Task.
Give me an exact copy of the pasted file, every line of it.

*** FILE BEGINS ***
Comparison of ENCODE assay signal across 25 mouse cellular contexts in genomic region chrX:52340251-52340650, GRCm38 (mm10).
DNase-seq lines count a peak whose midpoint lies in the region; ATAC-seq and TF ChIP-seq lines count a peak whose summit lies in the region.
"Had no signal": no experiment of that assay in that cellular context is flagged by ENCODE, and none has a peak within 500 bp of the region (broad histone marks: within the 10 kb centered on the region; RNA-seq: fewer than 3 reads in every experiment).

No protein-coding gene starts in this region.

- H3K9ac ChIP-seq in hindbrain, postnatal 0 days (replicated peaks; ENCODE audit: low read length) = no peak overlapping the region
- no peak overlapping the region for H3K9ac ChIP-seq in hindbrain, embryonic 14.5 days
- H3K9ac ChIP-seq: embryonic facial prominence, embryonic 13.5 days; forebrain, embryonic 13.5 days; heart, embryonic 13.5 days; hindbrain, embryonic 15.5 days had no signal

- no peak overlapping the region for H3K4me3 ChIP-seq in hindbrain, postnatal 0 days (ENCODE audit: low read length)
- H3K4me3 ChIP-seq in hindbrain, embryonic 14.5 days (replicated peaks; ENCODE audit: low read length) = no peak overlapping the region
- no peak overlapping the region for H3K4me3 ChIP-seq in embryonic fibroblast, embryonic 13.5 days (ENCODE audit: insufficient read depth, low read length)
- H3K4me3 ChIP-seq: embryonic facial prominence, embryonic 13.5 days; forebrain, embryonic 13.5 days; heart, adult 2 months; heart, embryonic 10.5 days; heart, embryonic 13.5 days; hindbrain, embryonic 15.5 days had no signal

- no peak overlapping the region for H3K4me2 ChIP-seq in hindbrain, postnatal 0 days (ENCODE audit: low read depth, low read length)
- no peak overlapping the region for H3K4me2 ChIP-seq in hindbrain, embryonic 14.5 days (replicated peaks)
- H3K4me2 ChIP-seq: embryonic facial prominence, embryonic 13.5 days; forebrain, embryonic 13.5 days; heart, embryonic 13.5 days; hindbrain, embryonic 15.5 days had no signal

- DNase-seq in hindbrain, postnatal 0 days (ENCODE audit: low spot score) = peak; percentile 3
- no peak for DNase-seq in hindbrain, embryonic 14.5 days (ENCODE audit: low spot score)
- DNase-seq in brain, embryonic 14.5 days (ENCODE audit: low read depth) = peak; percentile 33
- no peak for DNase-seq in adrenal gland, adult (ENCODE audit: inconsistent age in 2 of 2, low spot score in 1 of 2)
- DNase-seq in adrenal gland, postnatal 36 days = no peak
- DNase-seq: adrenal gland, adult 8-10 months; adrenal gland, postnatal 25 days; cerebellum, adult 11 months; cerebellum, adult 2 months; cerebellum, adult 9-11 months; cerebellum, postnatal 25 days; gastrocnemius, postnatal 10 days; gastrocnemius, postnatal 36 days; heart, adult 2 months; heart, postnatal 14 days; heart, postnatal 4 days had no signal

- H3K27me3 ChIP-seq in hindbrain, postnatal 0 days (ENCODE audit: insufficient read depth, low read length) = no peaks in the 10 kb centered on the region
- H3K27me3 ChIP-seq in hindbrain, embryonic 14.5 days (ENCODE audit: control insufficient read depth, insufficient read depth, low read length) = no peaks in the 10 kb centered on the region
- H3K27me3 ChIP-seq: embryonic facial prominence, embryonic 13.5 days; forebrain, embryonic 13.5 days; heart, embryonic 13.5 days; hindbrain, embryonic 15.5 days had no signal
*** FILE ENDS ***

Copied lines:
Comparison of ENCODE assay signal across 25 mouse cellular contexts in genomic region chrX:52340251-52340650, GRCm38 (mm10).
DNase-seq lines count a peak whose midpoint lies in the region; ATAC-seq and TF ChIP-seq lines count a peak whose summit lies in the region.
"Had no signal": no experiment of that assay in that cellular context is flagged by ENCODE, and none has a peak within 500 bp of the region (broad histone marks: within the 10 kb centered on the region; RNA-seq: fewer than 3 reads in every experiment).

No protein-coding gene starts in this region.

- H3K9ac ChIP-seq in hindbrain, postnatal 0 days (replicated peaks; ENCODE audit: low read length) = no peak overlapping the region
- no peak overlapping the region for H3K9ac ChIP-seq in hindbrain, embryonic 14.5 days
- H3K9ac ChIP-seq: embryonic facial prominence, embryonic 13.5 days; forebrain, embryonic 13.5 days; heart, embryonic 13.5 days; hindbrain, embryonic 15.5 days had no signal

- no peak overlapping the region for H3K4me3 ChIP-seq in hindbrain, postnatal 0 days (ENCODE audit: low read length)
- H3K4me3 ChIP-seq in hindbrain, embryonic 14.5 days (replicated peaks; ENCODE audit: low read length) = no peak overlapping the region
- no peak overlapping the region for H3K4me3 ChIP-seq in embryonic fibroblast, embryonic 13.5 days (ENCODE audit: insufficient read depth, low read length)
- H3K4me3 ChIP-seq: embryonic facial prominence, embryonic 13.5 days; forebrain, embryonic 13.5 days; heart, adult 2 months; heart, embryonic 10.5 days; heart, embryonic 13.5 days; hindbrain, embryonic 15.5 days had no signal

- no peak overlapping the region for H3K4me2 ChIP-seq in hindbrain, postnatal 0 days (ENCODE audit: low read depth, low read length)
- no peak overlapping the region for H3K4me2 ChIP-seq in hindbrain, embryonic 14.5 days (replicated peaks)
- H3K4me2 ChIP-seq: embryonic facial prominence, embryonic 13.5 days; forebrain, embryonic 13.5 days; heart, embryonic 13.5 days; hindbrain, embryonic 15.5 days had no signal

- DNase-seq in hindbrain, postnatal 0 days (ENCODE audit: low spot score) = peak; percentile 3
- no peak for DNase-seq in hindbrain, embryonic 14.5 days (ENCODE audit: low spot score)
- DNase-seq in brain, embryonic 14.5 days (ENCODE audit: low read depth) = peak; percentile 33
- no peak for DNase-seq in adrenal gland, adult (ENCODE audit: inconsistent age in 2 of 2, low spot score in 1 of 2)
- DNase-seq in adrenal gland, postnatal 36 days = no peak
- DNase-seq: adrenal gland, adult 8-10 months; adrenal gland, postnatal 25 days; cerebellum, adult 11 months; cerebellum, adult 2 months; cerebellum, adult 9-11 months; cerebellum, postnatal 25 days; gastrocnemius, postnatal 10 days; gastrocnemius, postnatal 36 days; heart, adult 2 months; heart, postnatal 14 days; heart, postnatal 4 days had no signal

- H3K27me3 ChIP-seq in hindbrain, postnatal 0 days (ENCODE audit: insufficient read depth, low read length) = no peaks in the 10 kb centered on the region
- H3K27me3 ChIP-seq in hindbrain, embryonic 14.5 days (ENCODE audit: control insufficient read depth, insufficient read depth, low read length) = no peaks in the 10 kb centered on the region
- H3K27me3 ChIP-seq: embryonic facial prominence, embryonic 13.5 days; forebrain, embryonic 13.5 days; heart, embryonic 13.5 days; hindbrain, embryonic 15.5 days had no signal